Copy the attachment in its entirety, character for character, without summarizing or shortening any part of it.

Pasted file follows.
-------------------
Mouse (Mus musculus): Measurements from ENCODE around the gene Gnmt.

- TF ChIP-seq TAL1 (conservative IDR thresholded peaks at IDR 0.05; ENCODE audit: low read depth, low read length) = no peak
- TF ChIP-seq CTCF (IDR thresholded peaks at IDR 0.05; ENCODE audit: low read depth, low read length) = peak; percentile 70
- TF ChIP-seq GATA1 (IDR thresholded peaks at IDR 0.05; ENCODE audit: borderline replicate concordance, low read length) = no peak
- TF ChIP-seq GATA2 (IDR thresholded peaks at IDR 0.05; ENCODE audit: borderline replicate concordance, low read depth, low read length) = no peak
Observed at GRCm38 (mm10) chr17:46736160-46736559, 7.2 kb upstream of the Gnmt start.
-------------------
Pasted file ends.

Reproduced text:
Mouse (Mus musculus): Measurements from ENCODE around the gene Gnmt.

- TF ChIP-seq TAL1 (conservative IDR thresholded peaks at IDR 0.05; ENCODE audit: low read depth, low read length) = no peak
- TF ChIP-seq CTCF (IDR thresholded peaks at IDR 0.05; ENCODE audit: low read depth, low read length) = peak; percentile 70
- TF ChIP-seq GATA1 (IDR thresholded peaks at IDR 0.05; ENCODE audit: borderline replicate concordance, low read length) = no peak
- TF ChIP-seq GATA2 (IDR thresholded peaks at IDR 0.05; ENCODE audit: borderline replicate concordance, low read depth, low read length) = no peak
Observed at GRCm38 (mm10) chr17:46736160-46736559, 7.2 kb upstream of the Gnmt start.